Above ground storage tank units (AST) store many of the materials we need for our day-to-day lives. From agriculture, fertilizer, and liquid nitrogen to oil and water, ASTs offer protection and stability for storing these materials. Without them, it would be next to impossible to store or transport such materials, which in turn would create huge problems for industry and the public at large.
Because AST units are so vital, constructing and maintaining them is tightly regulated by both the government and various trade associations. One of them, the American Petroleum Institute (API), establishes guidelines for processing, transporting, and storing oil and petroleum. Their codes, referred to by API, must be adhered to by anyone involved in the industry, including those who store oil and its derivatives in AST units.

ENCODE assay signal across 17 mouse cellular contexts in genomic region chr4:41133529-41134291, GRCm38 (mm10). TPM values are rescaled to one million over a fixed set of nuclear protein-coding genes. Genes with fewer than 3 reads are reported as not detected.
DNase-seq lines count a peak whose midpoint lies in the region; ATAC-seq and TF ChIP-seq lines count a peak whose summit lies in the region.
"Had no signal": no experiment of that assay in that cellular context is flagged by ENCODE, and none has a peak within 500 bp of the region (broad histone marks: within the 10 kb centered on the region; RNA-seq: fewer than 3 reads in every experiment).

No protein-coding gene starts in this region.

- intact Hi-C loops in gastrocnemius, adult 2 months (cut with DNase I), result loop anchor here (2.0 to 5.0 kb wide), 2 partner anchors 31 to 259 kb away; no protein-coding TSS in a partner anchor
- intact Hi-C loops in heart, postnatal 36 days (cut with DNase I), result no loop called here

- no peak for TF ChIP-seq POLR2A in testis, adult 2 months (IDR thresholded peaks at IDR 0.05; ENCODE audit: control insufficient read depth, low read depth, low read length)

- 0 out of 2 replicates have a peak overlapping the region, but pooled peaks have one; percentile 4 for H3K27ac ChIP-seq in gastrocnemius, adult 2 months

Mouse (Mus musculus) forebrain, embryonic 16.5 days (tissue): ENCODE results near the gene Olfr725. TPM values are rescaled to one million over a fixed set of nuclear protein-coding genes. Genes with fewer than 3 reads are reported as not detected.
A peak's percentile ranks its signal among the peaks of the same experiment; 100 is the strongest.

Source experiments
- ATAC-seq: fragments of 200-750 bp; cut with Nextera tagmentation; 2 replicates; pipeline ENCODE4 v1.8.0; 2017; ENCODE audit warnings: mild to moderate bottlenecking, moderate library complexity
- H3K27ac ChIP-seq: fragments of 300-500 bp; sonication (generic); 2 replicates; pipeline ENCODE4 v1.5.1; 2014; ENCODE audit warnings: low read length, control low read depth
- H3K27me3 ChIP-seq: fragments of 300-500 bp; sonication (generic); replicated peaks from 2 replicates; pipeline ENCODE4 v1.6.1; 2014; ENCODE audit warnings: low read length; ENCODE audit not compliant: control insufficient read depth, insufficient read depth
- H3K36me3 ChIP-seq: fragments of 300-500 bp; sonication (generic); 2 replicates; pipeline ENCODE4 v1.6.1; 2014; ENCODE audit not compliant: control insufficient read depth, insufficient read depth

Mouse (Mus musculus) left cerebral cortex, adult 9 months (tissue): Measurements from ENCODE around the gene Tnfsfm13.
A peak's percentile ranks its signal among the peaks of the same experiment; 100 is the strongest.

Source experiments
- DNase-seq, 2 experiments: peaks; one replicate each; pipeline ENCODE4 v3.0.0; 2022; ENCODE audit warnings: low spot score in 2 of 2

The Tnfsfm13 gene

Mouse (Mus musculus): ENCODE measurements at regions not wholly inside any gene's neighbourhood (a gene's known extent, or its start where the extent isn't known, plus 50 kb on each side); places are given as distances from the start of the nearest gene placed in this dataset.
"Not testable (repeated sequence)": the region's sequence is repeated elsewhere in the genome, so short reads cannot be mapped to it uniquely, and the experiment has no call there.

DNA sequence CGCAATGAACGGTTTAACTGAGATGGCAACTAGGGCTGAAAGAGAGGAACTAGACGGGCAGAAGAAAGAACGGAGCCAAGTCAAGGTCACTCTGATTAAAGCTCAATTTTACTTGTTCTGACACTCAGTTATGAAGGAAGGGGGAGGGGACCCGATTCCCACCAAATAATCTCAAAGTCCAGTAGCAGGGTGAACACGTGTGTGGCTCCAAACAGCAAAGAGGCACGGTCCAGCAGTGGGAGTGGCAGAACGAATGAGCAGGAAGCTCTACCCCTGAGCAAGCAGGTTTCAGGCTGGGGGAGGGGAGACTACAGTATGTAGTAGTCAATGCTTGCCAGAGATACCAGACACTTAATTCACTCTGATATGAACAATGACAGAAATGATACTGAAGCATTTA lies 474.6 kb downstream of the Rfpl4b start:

There are two codes in particular that apply to ASTs: API 650 and API 653. API 650 applies to welded steel tanks. Having gone through 12 editions, API 650 is incredibly important to AST owners across the country. Among its many stipulations is that the welding of AST units must follow the protocols outlined by the manufacturing procedure codes Weld Procedure Specifications (WPS) and the Procedure Qualification Record (PQR). In addition, all ASTs must have a containment area surrounding the actual tank that can contain all of its contents in case of a leak or spill.
API 653 standards, much like those of API 650, regulate how AST units are constructed and maintained. API 653 inspections are routine (how routine depends on the tank material as well as the substances it is storing). Businesses that use AST units need to be aware of these API 653 standards and follow them to the tee, lest face penalties from government agencies.
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